Sound Machine (Updated Caroline)

For my sound machine I have a two main ideas, but my primary one is a simple device for exploring sound and line in space. I want to amplify the sound of a stick-like object being dragged across objects, walls and floors in a pitch black room. The only suggestion of location will be created through the audio location queues and a single strong light attached to the end of the stick. I am interested in the combination of the simple suggestions of location and the subtle textural sounds of an object being dragged across another.

Influences: 

Nam June Paik’s Random Access

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The beginning part of this video documentation of this audio visual performance By Claus van Bebber & Michael Vorfeld called Schallplattenkonzert und Lichtspele

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Questions

Should I use a contact mic? What Microphone would be the best at picking up the subtle sounds of being dragged across a surface? 

Does it matter if the amplified sound travel with the object?

Anyone know of any similar projects?

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3 thoughts on “Sound Machine (Updated Caroline)

  1. Caroline-

    I like this idea a lot as it seems to exploit the characteristics that are unique to that particular object as well as its interactions with the floor. I wonder if adding something like an accelerometer to the device would help translate the vibration into a signal, or have it modulate the sound collected from the microphone?..

    I came across this contact piezo article while investigating noise, I hope this might be useful but might be redundant..

    —————-
    Using piezo contact mics right
    http://www.megalithia.com/sounds/tech/piezo/
    —————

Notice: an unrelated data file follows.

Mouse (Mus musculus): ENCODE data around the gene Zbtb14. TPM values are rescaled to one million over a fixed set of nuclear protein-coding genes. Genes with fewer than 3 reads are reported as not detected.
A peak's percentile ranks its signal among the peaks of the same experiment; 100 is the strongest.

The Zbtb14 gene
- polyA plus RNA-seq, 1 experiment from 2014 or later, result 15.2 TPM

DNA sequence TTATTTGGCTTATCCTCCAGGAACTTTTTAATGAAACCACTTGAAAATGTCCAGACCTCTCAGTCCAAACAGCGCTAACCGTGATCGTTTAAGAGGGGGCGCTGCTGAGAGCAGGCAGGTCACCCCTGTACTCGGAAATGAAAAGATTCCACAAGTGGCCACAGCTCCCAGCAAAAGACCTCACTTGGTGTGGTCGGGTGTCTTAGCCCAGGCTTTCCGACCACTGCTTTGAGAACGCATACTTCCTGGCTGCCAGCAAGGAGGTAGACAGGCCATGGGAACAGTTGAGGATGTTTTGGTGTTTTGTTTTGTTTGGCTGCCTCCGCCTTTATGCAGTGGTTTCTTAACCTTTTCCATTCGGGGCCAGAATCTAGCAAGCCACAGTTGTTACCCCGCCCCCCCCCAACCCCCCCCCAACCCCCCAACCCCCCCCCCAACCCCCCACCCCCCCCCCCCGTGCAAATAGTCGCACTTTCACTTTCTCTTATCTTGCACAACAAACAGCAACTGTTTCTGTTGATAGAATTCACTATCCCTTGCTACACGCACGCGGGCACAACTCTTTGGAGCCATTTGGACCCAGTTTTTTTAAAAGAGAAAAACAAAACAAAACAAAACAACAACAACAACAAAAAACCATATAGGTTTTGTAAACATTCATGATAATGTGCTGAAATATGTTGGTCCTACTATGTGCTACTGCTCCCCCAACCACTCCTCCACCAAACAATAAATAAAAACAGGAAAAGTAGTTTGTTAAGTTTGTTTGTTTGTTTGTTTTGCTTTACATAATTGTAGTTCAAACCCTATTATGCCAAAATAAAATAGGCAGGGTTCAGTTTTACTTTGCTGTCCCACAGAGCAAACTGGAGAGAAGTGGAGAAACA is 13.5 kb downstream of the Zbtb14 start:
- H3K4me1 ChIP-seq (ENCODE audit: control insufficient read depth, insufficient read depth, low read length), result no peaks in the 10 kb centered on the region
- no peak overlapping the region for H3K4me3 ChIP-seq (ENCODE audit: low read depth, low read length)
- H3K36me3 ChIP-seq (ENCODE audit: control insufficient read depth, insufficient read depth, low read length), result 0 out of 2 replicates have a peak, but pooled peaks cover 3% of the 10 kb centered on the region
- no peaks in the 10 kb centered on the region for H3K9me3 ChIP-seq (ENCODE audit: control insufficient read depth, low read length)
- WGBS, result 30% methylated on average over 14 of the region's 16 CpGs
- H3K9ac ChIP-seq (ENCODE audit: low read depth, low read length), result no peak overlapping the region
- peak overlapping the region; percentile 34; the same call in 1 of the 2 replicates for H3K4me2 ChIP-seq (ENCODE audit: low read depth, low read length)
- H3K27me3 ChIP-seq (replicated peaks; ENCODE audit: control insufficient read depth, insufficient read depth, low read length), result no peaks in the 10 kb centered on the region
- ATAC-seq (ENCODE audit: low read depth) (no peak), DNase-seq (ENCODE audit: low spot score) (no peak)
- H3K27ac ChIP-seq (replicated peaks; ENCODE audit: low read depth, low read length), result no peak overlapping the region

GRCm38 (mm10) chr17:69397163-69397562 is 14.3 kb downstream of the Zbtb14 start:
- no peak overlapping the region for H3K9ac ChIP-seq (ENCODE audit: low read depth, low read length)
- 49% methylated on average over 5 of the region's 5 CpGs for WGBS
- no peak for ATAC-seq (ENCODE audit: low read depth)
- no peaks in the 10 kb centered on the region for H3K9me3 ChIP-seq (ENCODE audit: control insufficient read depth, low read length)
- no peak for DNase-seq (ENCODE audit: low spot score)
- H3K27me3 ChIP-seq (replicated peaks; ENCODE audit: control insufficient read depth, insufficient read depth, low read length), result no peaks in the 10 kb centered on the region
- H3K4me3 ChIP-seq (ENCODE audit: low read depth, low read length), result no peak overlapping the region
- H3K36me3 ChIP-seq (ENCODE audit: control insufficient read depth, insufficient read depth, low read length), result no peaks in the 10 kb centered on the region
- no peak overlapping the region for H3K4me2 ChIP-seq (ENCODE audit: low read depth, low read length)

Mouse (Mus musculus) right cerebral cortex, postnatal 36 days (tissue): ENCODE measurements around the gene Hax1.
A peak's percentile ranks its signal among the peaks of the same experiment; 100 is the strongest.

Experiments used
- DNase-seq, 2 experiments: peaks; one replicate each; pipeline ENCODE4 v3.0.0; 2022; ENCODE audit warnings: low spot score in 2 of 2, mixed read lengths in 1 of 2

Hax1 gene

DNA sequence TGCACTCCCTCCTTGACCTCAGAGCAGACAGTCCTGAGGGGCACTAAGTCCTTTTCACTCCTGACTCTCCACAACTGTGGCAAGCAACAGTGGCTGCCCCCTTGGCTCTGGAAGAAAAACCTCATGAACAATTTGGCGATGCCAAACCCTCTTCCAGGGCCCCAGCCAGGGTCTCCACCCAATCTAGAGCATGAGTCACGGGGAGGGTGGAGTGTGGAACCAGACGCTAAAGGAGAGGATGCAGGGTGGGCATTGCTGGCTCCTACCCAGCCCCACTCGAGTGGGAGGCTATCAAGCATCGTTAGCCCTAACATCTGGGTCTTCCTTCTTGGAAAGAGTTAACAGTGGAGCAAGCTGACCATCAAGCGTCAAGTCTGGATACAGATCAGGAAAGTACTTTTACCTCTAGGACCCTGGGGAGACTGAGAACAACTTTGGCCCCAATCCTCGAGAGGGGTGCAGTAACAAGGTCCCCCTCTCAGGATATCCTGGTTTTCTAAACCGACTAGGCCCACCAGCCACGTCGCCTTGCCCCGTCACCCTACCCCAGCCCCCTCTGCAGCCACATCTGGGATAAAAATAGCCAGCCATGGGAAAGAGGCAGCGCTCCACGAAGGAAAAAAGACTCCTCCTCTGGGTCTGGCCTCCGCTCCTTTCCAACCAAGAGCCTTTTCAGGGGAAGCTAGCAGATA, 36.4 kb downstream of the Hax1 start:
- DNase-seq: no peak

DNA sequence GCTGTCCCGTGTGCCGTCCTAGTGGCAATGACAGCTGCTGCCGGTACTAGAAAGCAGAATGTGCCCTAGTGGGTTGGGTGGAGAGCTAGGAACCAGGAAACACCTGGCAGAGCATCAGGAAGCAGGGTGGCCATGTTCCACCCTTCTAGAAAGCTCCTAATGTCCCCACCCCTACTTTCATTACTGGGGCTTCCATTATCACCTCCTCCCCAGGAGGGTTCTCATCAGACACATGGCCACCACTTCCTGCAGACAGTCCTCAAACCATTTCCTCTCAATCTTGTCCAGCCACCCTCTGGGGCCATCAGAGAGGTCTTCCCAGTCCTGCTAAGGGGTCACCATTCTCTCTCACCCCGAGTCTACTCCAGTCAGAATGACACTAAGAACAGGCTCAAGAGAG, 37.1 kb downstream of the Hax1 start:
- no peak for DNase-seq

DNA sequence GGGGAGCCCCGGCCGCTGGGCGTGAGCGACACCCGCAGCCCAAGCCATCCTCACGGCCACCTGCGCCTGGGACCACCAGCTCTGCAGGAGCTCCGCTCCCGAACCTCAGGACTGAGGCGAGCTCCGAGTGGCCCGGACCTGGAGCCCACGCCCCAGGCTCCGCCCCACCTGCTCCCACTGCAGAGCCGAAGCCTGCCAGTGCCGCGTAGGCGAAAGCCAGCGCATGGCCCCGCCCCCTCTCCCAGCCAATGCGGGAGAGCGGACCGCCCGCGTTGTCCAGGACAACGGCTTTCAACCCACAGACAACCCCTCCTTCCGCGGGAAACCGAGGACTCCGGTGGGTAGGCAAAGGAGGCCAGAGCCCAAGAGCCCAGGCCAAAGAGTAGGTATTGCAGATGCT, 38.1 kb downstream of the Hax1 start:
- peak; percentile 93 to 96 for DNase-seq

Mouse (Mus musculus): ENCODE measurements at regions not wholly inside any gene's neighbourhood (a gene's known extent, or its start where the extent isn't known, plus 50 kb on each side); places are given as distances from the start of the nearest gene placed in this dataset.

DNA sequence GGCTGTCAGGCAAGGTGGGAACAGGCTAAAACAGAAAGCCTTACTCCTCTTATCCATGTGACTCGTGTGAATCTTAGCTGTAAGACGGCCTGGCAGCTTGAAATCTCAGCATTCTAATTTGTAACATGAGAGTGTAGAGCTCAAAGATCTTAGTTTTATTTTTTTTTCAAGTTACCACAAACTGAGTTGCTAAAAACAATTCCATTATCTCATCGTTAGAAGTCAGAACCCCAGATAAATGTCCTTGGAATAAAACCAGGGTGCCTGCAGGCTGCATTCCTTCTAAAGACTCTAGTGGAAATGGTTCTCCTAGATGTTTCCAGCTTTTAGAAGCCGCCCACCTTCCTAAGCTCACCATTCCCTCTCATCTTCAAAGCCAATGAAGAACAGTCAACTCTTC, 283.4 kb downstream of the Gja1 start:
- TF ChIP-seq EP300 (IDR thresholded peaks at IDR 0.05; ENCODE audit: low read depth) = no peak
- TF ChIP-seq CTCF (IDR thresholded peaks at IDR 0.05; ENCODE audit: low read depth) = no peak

-Michael Importico

  2. Hi Caroline,

    The first thing I think about is the echolocation abilities of bats and dolphins. The second thing I think about is this art piece that Tino Seghal did at Documenta last year, which was basically a choreographed performance that the audience experienced in a pitch black room. One is only able to understand what was going on through sound and the physical proximity of the performers:
    video: http://www.youtube.com/watch?v=HVICJ49vD8Y
    article: http://www.theguardian.com/artanddesign/2012/jun/14/tino-sehgal-this-variation

    As for your piece specifically, do you really need the light? I feel like if its in a dark room, even a single light could reveal more than you may want.

    Sincerely,
    Keith Lafuente

  3. Hi Caroline,

    I know we talked about different performance modes (live vs. documentation) and speaker setups. I feel like this would be most effective live, with the speaker moving in space, attached to the object, as you drag it. If you could effectively deal with the technical challenges, it seems like this is your best option for achieving the sonic line you are after. (Although, on re-reading, I’m not sure if you want this sense of space? I think it would be nice. You may or may not really need the light — might be worth trying in both ways.) I do think a contact mic is your best bet.

    -Abby

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